Wednesday, April 22, 2009

Skunk fun!

Here is a picture of my new little backyard buddy.

About a month ago I started putting some sunflower seeds on the ground under the bird feeders for the ground feeding birds. The doves and dark-eyed juncos in particular like to scavenge on the ground for seeds even though the platform feeders were full. Every once in a while, late at night, I would turn on the backyard spotlights to see if any thing exciting was going on in the yard. I started seeing a skunk on a regular basis under the birdfeeders eating the seeds that I had left for the birds. Actually, it was 3 different skunks. I only ever saw 2 at one time but I could tell that there were 3 different skunks by their markings. This one has lots of white on its head and some narrow stripes down its sides. Another one had very large wide white stripes down both sides and the third one was almost entirely black with just a little line of white on it forehead.

I couldn't get a picture because I only saw them long after dark and they usually didn't hang around too long after I turned the lights on. However, this little guy started coming under my neighbor's bird feeders while it was still light outside. He (or she) was limping badly with some injury to his left leg, possibly both left legs. I figured that he risked coming out early in order to get some easy pickings. With his injury it probably made it harder to get food. And he did get lucky...he found a dead bird in the ground under the feeder and sat there and ate the whole thing.

I slowly walked across the yard until I was about 20-30 feet away and I just sat down and snapped pictures. Most of the time Mr. Skunk just continued to eat but every once in a while he looked up at me. He knew that I was there but he must have felt that I was not a threat. I felt perfectly safe because skunks only have a 10-15 foot spray range and also because they don't like to use up any valuable chemicals unless they really need them for defense. As many times as I have seen skunks in the yard (probably 10 times in the last month) I have never smelled one once in that time. Besides, if they are going to spray they usually give you a warning by stamping their feet and then balancing on their front feet, and they finally turning their business end in your direction. Now if you would run up and surprise a skunk you wouldn't get the benefit of all the nice warnings.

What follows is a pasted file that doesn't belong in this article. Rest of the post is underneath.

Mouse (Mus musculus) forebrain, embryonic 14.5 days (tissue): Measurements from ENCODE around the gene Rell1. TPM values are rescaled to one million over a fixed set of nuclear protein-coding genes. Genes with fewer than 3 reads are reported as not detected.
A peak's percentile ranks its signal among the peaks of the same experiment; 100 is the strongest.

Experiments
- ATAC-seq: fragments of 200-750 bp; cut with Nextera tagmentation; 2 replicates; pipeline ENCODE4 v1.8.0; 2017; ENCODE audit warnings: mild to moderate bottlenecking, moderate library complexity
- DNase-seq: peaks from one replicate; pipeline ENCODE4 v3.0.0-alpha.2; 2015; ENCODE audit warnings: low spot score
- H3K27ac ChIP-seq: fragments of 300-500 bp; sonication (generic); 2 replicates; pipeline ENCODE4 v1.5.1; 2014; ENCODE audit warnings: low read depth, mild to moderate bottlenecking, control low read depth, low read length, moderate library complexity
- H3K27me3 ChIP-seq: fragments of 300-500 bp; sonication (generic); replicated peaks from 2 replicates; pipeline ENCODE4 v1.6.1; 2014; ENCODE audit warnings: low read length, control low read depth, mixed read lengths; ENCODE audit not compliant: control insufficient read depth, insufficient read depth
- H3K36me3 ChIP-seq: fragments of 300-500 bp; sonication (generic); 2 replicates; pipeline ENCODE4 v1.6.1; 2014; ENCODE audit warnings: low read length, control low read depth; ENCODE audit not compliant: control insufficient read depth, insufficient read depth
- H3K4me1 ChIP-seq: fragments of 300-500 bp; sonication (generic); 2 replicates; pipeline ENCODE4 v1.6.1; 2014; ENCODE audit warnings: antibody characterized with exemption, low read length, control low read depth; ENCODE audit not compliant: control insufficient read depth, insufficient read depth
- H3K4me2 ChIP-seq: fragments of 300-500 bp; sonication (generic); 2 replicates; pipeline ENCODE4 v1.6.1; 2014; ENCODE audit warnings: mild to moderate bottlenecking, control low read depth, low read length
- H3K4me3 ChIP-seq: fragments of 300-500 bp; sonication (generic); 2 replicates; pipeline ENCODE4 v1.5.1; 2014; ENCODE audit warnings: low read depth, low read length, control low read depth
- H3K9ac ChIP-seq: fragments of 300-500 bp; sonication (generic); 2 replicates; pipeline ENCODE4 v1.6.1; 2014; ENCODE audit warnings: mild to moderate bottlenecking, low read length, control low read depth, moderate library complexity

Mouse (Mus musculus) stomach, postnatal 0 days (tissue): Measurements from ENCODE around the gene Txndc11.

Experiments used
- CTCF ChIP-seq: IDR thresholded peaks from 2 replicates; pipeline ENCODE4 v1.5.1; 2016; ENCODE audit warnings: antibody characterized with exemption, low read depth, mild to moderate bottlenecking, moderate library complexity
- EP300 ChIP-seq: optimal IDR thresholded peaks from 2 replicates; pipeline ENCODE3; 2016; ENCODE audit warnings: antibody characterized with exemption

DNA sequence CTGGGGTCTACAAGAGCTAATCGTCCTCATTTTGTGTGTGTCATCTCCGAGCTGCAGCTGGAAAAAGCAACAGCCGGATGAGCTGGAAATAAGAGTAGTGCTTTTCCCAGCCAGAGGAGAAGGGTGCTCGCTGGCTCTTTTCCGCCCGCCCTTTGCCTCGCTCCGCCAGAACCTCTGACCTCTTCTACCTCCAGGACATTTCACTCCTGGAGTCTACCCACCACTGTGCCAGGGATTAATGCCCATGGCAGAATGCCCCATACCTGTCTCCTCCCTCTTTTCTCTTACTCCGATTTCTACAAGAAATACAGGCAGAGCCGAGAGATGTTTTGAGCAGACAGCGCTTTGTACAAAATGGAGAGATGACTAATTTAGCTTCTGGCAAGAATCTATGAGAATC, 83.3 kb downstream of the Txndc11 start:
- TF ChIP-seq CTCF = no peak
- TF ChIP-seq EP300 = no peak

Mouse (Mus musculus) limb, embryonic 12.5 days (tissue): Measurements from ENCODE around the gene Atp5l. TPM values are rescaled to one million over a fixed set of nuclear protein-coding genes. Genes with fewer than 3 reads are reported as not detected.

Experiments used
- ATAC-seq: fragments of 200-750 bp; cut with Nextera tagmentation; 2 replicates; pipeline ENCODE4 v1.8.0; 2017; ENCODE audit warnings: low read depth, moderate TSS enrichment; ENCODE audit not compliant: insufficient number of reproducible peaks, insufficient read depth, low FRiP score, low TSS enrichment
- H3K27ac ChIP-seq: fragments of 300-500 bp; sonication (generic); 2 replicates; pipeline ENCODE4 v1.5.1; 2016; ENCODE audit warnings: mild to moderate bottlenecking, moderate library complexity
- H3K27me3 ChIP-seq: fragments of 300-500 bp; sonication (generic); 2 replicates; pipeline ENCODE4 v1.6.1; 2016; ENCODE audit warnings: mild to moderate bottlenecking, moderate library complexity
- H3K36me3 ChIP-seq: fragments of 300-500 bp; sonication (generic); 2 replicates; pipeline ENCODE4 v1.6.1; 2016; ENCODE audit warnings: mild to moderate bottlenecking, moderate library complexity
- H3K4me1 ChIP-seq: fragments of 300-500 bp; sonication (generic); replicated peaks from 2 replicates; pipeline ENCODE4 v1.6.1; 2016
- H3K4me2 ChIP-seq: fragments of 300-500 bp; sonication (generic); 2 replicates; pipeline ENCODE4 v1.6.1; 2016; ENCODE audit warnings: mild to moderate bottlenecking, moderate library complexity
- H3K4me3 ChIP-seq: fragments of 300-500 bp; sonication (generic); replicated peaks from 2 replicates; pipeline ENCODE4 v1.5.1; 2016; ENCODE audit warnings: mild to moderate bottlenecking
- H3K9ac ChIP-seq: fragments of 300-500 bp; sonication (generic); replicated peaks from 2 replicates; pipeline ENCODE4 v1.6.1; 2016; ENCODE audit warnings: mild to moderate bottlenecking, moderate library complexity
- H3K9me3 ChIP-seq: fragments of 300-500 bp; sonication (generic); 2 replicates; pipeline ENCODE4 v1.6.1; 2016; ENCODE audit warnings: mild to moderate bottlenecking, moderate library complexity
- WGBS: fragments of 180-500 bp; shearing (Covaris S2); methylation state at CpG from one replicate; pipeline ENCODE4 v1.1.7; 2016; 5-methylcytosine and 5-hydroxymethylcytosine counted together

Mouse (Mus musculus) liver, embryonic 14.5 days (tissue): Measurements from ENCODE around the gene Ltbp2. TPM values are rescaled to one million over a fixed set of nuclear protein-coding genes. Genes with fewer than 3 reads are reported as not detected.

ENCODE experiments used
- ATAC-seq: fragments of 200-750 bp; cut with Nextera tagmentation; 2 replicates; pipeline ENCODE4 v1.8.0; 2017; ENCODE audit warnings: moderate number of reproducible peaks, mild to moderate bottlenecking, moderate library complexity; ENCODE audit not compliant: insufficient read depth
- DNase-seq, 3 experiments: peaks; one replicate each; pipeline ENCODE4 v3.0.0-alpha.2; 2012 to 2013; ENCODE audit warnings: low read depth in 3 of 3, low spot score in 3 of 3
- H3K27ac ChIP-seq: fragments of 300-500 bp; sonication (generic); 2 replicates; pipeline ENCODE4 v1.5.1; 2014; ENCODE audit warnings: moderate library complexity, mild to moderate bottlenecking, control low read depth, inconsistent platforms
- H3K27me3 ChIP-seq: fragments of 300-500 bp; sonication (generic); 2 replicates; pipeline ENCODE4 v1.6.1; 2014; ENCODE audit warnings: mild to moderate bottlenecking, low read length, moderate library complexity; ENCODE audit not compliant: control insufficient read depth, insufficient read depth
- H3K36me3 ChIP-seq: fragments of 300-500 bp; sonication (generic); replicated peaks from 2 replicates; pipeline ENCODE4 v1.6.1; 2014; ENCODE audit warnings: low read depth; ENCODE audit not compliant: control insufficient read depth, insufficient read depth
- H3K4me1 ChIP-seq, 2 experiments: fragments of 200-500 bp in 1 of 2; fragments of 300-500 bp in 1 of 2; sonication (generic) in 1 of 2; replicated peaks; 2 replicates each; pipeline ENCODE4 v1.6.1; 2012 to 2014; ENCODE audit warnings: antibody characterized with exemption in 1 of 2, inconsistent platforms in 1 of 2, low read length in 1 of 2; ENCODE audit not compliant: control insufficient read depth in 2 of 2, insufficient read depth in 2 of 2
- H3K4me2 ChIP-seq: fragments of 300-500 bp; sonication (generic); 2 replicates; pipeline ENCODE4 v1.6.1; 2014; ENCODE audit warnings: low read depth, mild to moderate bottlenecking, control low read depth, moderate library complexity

Monday, April 20, 2009

Chickadee in the house

Well, I didn't get any bluebirds nesting in one of the bluebird boxes in my yard for the first nesting this year. The bluebirds spent a lot of time checking out the available apartments, but choose one in my next door neighbor's yard instead. That box is also one that I built and it has been very productive in terms of bluebirds for my neighbor. I have had bluebirds in my yard every year, but not for both nestings. Hopefully, I will get them for the 2nd nesting again this year.

However, all is not lost because we do have an occupant...a cute little Carolina Chickadee. This is the common chickadee of Tennessee. Northerners are familiar with the black-capped chickadee. These birds are nearly identical except for their song, but the black-capped cousin lives only in the higher altitudes of the Smokies in Tennessee.

I had noticed the Carolina chickadee checking out the nest box for a couple of days and then I saw her flying back and forth with nesting material. Their nests are mostly moss and the inner cup of the nest uses a lot of animal fur. The chickadee nest fills up about half of the box and the nest cup is deep. There is no mistaking a chickadee nest for a bluebird nest, although a tufted titmouse nest is very similar to a chickadee nest and the eggs are very similar too. Here is a good website to help you identify the nests of various birds.

There are 6 eggs in the nest and they are really very small...smaller than bluebird eggs. You can click on the picture for a bigger view. The female and the male both will sit on the nest for 11-12 days until the babies hatch. I have checked the box twice since the eggs were laid and both times one tap on the side of the box and the adult zooms out of the box. Bluebirds will often stay sitting on the nest even as you open the side and look in and stay there after you close the box and move away. However, I have read that chickadees are one wild bird that will easily tame and come to your hand for seeds. I will have to see if Nancy wants to work on that since she had the patience to entice a hummingbird to sit on her thumb and sip sugar water from her hand.